Estimated reading time: 7 minutes
SAN DIEGO, CA. This week's 121st U.S. Open will shine a bright spotlight on "America's Finest City" -- otherwise known to many as San Diego. The return of the championship to Torrey Pines for the 2nd time underscores a rich golf history through the years and the related star players the city has produced.
The roster on the men's side includes the likes of Phil Mickelson, Billy Casper, Gene Littler, Craig Stadler, Scott Simpson and Phil Rogers to name those at the very top.
But there's an adage that clearly identifies one player who stands above them all. The best man for the job in this matter is most certainly a woman -- Mary Kathryn "Mickey" Wright.
Mickey Wright's timeless swing 🙌 pic.twitter.com/tDeKhITnSr— GOLF.com (@GOLF_com) February 19, 2020
Wright passed away February 17, 2020 at the age of 85 and possessed a golf swing Ben Hogan and Byron Nelson both lauded as the finest they had ever seen swing a golf club.
Wright was extremely self-effacing and somewhat shy but her prowess on the golf course was loud and clear. Wright's swing combined textbook sound fundamentals and blended an effortless combination of both power and accuracy. Overall, Mickey would win 82 times on the LPGA Tour -- 2nd of all-time -- including 13 major championships along with a record-tying 4 U.S. Women's Open victories. Only Kathy Whitworth exceeds her in tournament wins but Wright accomplished her total in far fewer starts -- 372 versus 837. Wright is behind Patty Berg's leading major total of 15 -- but again did so in 42% fewer starts -- 50 versus 86.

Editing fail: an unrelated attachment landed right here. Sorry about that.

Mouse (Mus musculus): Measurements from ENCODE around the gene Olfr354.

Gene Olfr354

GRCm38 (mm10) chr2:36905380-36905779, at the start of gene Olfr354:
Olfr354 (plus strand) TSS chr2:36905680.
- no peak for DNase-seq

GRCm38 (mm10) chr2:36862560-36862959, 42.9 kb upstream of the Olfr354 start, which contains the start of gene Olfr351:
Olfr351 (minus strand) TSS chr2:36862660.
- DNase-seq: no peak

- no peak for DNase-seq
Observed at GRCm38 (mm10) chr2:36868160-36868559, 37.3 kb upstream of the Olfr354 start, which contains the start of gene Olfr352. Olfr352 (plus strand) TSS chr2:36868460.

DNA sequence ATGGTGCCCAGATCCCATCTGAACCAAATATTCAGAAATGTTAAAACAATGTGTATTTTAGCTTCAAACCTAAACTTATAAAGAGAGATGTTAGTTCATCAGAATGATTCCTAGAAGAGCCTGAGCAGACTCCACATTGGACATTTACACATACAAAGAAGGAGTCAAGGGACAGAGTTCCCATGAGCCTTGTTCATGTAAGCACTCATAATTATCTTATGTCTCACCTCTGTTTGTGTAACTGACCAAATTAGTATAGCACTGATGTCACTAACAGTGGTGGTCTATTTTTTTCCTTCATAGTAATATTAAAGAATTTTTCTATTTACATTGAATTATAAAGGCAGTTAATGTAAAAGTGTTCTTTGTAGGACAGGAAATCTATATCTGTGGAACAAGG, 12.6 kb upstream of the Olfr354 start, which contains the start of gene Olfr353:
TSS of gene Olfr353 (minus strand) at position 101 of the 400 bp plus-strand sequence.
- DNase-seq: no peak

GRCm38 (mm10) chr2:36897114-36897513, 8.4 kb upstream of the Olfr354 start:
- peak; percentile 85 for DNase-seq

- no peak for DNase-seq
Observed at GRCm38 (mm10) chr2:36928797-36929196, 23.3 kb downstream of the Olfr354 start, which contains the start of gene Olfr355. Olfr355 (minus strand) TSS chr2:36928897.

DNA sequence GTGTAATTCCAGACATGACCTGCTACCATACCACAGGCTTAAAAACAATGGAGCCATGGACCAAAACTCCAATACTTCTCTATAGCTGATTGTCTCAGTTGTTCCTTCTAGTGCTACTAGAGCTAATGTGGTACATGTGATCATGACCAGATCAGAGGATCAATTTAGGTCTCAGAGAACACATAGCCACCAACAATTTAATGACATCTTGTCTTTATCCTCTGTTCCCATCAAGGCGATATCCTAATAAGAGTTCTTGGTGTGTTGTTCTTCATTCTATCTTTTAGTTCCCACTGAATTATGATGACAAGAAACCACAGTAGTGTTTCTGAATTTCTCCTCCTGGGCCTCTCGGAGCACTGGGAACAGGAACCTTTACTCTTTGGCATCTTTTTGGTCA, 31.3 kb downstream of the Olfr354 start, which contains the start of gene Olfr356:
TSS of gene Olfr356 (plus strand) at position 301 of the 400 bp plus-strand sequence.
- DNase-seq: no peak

The strength of her play was simply overwhelming. Wright fired a 62 in Midland, TX, in 1964 -- 27 years before another LPGA player would equal it! Her 13 wins in 1963 remains the record.
Introduced to the game at age 11, Wright quickly ascended the ranks of visibility. Mickey reached the finals of the second USGA Junior Girls event -- losing in the finals at age 15 but claiming the championship two years later. In 1954 she would lose in the final match for the U.S. Women's Amateur and earn a 4th place finish -- and easily claim low amateur honors in the Women's Open that year. Wright turned professional later in 1954 and although winless her first year, by 1957 she had reached the top five in money winnings and became an occasional winner. However, within a short time it became clear Mickey was going to be a dominant player far beyond what anyone could have ever envisioned.
Wright's rise became noticeable in 1958 -- winning the first of her U.S. Women's Open titles and LPGA Championship -- and adding three other victories. The next year Wright would successfully defend her Open title and add three other wins. Six wins would happen in 1960 along with another LPGA Championship.
But matters soon accelerated at a prodigious level. From 1961 to 1964 Wright won an astounding 44 times -- with totals of 10, 10, 13 and 11 in the years respectively. Incredibly, that meant a 42% share of the total number of events she entered. She claimed the Vare Trophy -- for lowest stroke average -- all four years and held the top spot in the money list throughout that period.
It was at the 1961 Women's Open at famed Baltusrol Golf Club in New Jersey that Wright elevated herself even beyond what was already known. Like the Men's Open -- the final 36 holes for the Women's Open was 36 holes and Wright scored 69-72 to win the 3rd of her four Open titles.
The esteemed golf chronicler Herbert Warren Wind summed up her superior play with the following in his account for The New Yorker.
"On the third day, when the last thirty-six holes were played, she moved out in front with a coruscating 69 in the morning and then added a par 72 in the afternoon to finish six strokes in front. En route to her 69, she had no fewer than six birdies, but in a way, her closing 72 was every bit as brilliant, for she was on all the greens except two in the regulation stroke. The difference was that she needed only twenty-eight putts in the morning but in the afternoon took two on every green.